0xdata, a provider of open source machine learning and predictive analytics for big data, has announced general availability of the latest release of H2O, a prediction engine for big data users of Hadoop, R and Excel. H2O was developed to allow ordinary users to take advantage of the predictive power of big data through better algorithms, according to SriSatish Ambati, CEO and co-founder of 0xdata. “We are trying to bring Google-scale analytics to the world.”
The second generation H2O “Fluid Vector” release delivers new levels of performance, ease of use and integration with R. Early H2O customers, according to the company, include Netflix, Trulia and Vendavo.
With H2O users can explore and model big data from within Microsoft Excel and RStudio and connect it with data from HDFS, S3, SQL and NoSQL data sources. H2O’s in-memory columnar compression and fine-grain parallelism via MapReduce provides speed, scale and extensibility for advanced algorithms on big data. Customers can extend the Lego-like architecture and run their own algorithms and models or take advantage of 0xdata’s latest algorithms for Distributed Trees and Regression, such as Gradient Boosting Machine (GBM), Random Forest (RF), Generalized Linear Modeling (GLM), k-Means and Principal Component Analysis (PCA).
And, according to the company, rather than wait for an entire job to finish, H2O provides approximate results at every step in the analysis process so users can get a general idea of results and kill a job and start over quickly if the early approximate numbers exceed an anticipated range.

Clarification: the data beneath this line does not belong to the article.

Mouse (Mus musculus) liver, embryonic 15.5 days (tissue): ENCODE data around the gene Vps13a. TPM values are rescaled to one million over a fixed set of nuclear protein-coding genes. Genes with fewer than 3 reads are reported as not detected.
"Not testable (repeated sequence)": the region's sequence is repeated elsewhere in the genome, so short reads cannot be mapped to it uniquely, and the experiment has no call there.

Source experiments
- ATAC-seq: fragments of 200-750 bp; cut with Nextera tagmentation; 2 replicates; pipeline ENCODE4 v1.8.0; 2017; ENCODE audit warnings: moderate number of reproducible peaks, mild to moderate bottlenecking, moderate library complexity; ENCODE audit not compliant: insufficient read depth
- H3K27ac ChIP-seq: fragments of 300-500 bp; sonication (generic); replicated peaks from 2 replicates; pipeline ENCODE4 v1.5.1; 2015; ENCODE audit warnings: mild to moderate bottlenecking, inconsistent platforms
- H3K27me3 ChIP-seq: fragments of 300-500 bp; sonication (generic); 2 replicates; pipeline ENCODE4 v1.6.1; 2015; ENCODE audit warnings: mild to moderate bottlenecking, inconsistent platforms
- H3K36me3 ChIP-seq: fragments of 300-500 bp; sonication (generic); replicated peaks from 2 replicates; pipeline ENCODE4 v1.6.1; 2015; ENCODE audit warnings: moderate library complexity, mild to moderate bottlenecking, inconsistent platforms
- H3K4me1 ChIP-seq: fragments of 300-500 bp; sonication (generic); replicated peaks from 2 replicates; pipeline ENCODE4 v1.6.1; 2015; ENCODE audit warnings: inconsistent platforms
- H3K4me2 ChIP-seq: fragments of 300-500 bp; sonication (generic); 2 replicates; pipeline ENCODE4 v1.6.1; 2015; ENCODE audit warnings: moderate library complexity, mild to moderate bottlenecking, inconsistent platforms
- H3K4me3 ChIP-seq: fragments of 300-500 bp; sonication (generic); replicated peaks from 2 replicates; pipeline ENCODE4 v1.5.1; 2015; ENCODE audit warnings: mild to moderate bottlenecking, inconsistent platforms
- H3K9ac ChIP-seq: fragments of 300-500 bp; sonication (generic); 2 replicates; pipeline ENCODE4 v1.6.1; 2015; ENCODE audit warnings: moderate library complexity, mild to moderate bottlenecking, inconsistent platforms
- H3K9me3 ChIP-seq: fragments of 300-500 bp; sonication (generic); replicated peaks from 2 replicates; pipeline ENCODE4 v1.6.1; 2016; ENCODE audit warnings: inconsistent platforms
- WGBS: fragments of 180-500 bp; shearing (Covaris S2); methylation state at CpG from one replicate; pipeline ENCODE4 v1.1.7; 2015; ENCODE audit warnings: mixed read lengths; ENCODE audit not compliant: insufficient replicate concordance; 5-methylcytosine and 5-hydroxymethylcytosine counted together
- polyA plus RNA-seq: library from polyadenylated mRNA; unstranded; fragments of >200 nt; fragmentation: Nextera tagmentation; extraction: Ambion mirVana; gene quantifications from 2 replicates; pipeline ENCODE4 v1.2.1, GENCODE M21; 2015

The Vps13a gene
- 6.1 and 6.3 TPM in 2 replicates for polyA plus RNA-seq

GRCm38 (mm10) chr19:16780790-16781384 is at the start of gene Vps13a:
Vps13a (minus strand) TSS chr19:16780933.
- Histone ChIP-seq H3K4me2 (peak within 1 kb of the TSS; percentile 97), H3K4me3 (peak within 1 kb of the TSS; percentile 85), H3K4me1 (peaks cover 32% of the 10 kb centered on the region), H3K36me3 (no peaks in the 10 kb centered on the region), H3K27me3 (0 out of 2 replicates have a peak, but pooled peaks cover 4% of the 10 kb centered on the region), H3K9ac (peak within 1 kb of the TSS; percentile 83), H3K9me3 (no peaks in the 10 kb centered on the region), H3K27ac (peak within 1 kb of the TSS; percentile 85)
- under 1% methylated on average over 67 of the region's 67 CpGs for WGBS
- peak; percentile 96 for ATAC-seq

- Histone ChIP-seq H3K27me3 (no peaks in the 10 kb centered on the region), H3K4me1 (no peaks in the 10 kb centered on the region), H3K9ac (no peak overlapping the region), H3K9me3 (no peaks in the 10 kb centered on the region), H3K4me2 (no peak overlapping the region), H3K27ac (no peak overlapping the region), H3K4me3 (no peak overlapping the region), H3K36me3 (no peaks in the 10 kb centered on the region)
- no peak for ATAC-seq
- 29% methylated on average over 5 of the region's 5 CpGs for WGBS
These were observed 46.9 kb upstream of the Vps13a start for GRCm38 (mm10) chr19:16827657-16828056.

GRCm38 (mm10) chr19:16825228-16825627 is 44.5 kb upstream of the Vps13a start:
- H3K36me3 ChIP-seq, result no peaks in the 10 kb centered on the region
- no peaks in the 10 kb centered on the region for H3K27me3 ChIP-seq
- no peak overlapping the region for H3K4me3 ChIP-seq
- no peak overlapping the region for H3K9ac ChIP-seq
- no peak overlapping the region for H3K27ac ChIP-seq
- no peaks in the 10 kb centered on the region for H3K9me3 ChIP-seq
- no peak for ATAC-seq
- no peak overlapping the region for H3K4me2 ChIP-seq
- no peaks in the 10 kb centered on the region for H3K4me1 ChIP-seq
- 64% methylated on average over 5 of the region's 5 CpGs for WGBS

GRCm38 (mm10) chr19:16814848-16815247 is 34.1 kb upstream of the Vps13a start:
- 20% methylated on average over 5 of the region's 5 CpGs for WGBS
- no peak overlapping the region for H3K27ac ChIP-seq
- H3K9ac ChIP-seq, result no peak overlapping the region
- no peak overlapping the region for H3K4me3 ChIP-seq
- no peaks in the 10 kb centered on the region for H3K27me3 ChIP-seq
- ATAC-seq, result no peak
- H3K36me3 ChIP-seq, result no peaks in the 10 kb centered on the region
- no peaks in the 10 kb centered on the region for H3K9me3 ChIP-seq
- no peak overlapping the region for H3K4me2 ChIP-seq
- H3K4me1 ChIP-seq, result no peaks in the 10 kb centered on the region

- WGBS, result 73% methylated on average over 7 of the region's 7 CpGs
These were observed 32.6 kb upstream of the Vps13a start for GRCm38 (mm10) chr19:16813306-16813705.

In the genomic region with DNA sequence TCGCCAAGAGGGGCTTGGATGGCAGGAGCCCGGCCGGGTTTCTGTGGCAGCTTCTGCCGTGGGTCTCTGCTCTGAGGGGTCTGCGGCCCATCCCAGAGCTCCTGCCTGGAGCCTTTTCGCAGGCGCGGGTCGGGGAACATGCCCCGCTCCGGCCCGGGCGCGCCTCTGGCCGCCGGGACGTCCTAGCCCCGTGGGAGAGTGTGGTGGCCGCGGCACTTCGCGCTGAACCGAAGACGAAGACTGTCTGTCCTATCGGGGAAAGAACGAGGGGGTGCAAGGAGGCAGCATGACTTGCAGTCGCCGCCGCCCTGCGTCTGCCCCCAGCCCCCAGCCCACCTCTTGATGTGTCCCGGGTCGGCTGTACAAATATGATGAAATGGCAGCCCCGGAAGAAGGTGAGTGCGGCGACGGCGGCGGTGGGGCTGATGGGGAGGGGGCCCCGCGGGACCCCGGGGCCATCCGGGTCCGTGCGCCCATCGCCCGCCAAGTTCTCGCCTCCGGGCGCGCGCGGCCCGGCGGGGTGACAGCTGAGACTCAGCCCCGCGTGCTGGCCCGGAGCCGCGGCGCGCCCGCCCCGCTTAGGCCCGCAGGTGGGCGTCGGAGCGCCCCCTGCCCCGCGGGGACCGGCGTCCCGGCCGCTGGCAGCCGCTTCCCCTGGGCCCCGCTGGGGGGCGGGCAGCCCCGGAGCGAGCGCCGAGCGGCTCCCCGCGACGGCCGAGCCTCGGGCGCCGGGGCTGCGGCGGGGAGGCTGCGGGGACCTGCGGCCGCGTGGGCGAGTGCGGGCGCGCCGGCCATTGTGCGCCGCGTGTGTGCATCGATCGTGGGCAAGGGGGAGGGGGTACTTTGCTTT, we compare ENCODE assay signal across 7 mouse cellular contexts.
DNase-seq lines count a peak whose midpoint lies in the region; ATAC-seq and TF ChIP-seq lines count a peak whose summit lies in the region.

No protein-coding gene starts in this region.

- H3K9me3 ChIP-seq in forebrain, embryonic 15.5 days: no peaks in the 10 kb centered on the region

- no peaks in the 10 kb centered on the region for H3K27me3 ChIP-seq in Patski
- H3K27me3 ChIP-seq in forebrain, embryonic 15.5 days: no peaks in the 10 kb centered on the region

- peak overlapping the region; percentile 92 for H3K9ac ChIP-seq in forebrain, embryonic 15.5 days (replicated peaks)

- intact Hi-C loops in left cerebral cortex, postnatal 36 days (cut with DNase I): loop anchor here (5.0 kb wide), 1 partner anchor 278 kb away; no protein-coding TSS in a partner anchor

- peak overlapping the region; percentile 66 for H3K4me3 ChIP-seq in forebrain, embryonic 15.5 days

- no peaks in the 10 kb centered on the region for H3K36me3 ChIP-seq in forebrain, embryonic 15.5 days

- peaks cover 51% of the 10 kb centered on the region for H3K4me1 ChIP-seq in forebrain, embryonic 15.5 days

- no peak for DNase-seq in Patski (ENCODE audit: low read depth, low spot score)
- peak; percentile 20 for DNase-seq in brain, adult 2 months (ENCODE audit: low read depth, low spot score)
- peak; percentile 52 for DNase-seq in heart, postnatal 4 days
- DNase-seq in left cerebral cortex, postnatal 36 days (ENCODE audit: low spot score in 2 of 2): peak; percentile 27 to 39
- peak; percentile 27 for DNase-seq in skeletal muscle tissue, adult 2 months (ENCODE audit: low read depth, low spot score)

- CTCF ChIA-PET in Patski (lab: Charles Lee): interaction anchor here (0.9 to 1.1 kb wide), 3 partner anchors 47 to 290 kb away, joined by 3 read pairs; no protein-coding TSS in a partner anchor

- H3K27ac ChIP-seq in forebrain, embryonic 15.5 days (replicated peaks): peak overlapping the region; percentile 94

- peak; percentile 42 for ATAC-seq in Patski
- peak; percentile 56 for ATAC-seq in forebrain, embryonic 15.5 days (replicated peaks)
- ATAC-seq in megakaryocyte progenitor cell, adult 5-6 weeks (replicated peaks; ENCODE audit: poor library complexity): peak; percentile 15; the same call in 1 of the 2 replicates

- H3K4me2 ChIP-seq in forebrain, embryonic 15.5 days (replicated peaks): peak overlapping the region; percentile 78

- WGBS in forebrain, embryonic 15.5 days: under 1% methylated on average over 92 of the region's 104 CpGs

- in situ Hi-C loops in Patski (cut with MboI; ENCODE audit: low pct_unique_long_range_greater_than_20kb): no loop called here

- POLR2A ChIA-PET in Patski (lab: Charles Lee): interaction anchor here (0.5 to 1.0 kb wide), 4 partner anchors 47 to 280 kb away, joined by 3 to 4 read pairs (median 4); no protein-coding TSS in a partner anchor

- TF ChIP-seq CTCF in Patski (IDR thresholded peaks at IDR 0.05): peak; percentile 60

H2O is taking the fundamental algorithms that are required to scale data science and enabling users to build models that are easy to run and easy to deploy, says Ambati.
“What we envision is that most developers will build their own specific algorithms and models for their own domains and industries,” said Ambati. To support that capability, with this release, Oxdata has greatly simplified the API and also made ad hoc data exploration much easier, said Ambati. In addition, the company is now working on an API for Scala, which is expected to be rolled out in the next few weeks. “The Scala framework is becoming more and more popular in machine-earning circles,” said Ambati. “Our entire roadmap is a function of our early adopters and customers.”
More information is available about 0xdata.